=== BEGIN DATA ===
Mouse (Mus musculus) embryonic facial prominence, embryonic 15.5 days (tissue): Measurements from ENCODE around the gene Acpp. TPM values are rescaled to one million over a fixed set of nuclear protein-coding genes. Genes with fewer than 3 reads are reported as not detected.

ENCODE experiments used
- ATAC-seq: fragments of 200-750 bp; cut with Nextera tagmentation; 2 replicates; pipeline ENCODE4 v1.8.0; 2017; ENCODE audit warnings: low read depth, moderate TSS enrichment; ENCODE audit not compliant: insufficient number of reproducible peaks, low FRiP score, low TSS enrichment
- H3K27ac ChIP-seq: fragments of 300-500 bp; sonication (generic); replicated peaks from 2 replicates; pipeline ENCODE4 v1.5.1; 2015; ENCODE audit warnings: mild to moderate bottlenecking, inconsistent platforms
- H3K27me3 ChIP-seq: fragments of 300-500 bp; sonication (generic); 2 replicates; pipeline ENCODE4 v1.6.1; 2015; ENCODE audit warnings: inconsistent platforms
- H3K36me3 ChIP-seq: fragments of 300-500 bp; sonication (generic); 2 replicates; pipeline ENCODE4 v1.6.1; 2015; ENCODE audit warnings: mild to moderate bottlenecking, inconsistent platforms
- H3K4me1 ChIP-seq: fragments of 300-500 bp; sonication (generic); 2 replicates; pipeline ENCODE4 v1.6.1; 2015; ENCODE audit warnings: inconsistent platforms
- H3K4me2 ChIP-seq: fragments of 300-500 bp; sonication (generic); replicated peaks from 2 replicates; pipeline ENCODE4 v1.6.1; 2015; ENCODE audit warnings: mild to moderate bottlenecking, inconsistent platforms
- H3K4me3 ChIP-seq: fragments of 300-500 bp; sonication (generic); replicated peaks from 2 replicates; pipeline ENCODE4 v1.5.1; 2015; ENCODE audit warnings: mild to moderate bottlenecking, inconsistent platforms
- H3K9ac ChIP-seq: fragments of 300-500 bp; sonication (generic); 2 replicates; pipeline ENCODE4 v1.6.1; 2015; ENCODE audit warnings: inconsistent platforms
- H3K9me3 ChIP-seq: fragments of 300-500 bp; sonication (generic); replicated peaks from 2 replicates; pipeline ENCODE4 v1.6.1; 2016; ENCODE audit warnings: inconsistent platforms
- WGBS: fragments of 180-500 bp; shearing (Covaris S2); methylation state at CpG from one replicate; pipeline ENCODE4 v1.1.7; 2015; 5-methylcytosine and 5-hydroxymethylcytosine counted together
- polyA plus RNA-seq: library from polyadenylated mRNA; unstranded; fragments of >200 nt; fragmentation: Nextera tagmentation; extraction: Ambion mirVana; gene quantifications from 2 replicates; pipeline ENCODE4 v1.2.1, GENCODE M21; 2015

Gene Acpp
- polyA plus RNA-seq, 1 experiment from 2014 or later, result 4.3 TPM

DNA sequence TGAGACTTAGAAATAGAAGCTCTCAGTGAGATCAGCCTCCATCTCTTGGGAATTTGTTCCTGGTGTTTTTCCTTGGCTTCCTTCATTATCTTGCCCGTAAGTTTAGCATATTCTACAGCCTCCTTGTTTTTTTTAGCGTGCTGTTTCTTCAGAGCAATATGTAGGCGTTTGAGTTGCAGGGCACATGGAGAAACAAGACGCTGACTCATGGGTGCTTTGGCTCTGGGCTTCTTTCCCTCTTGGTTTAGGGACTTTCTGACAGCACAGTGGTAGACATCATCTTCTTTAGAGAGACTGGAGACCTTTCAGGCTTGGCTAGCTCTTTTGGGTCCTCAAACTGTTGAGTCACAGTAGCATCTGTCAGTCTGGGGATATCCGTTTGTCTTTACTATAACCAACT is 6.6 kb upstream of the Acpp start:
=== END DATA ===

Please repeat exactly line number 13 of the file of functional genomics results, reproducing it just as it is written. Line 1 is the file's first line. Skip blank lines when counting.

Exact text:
- polyA plus RNA-seq: library from polyadenylated mRNA; unstranded; fragments of >200 nt; fragmentation: Nextera tagmentation; extraction: Ambion mirVana; gene quantifications from 2 replicates; pipeline ENCODE4 v1.2.1, GENCODE M21; 2015